As the government’s principal spokesperson for Environment Canada, the Minister is responsible for informing the public about Environment Canada priorities, policies, programs and initiatives.
In this document, the Minister is responsible for communicating everything. It is entirely inconsistent with the GoC policy, and set the stage for muzzling at EC.
The GoC’s communications policy has this to say about media requests in Section 19:
“Institutions must facilitate information or interview requests from the media, and manage plans and strategies for communicating with the media.”
“Institutions must ensure processes and procedures are in place to assist managers and employees in responding to media calls. Communication specialists responsible for media relations ensure that media requests, particularly for interviews or technical information on specialized subjects, are directed to knowledgeable managers or staff designated to speak as official representatives of their institution.”
EC’s policy again took it much further:
“All staff, including subject matter experts, should refer all media calls to Headquarters Media Relations at (819) 934-8008 or email@example.com. Please alert Media Relations of the nature of the call so that they are able to follow-up on the request.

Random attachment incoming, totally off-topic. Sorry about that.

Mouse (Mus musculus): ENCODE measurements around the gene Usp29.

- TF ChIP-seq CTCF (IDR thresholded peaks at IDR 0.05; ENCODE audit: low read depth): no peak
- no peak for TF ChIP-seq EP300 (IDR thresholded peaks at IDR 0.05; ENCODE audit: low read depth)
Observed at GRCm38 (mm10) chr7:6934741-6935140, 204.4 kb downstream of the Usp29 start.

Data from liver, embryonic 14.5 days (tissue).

We ask that you do not speak to the reporter until given the go-ahead from a Media Relations Officer, in order to ensure the call is properly coordinated."
The doc goes on to say that
“While the Minister of the Environment is the principal spokesperson for the department, Media Relations Officers often serve as the “first line of contact” for the media into the department, and often speak for the department.”
Rather than facilitate, EC’s Media Relations was directed to take complete control of the process. This is the mechanism by which muzzling was implemented.
Managing the Message
The GoC’s communications policy has this to say about media training (Section 20):
“Officials designated to speak on an institution’s behalf, including technical or subject-matter experts, must receive instruction, particularly in media relations, to carry out their responsibilities effectively and to ensure the requirements of their institution and this policy are met.”
Media training is a good thing. Public communications can be very challenging.
EC’s document, however, again goes too far:
“Media Relations provides strategic advice and coaching to subject matter experts in preparation for the event. An explanation is provided on who will attend the briefing, what type of questions can be expected and how to address the proposed answers, highlighting key messages and areas of probable interest. Subject matter experts are also provided with an overview of how the briefing will unfold and, if required, with a mock simulation of the event.”
This does not describe training. This is telling scientists what to say.
EC’s communications policy under the Harper regime was not at all consistent with the GoC’s policy, and established the pretext and infrastructure for the muzzling of scientists. The new federal government was right to strike it down as one of its first acts.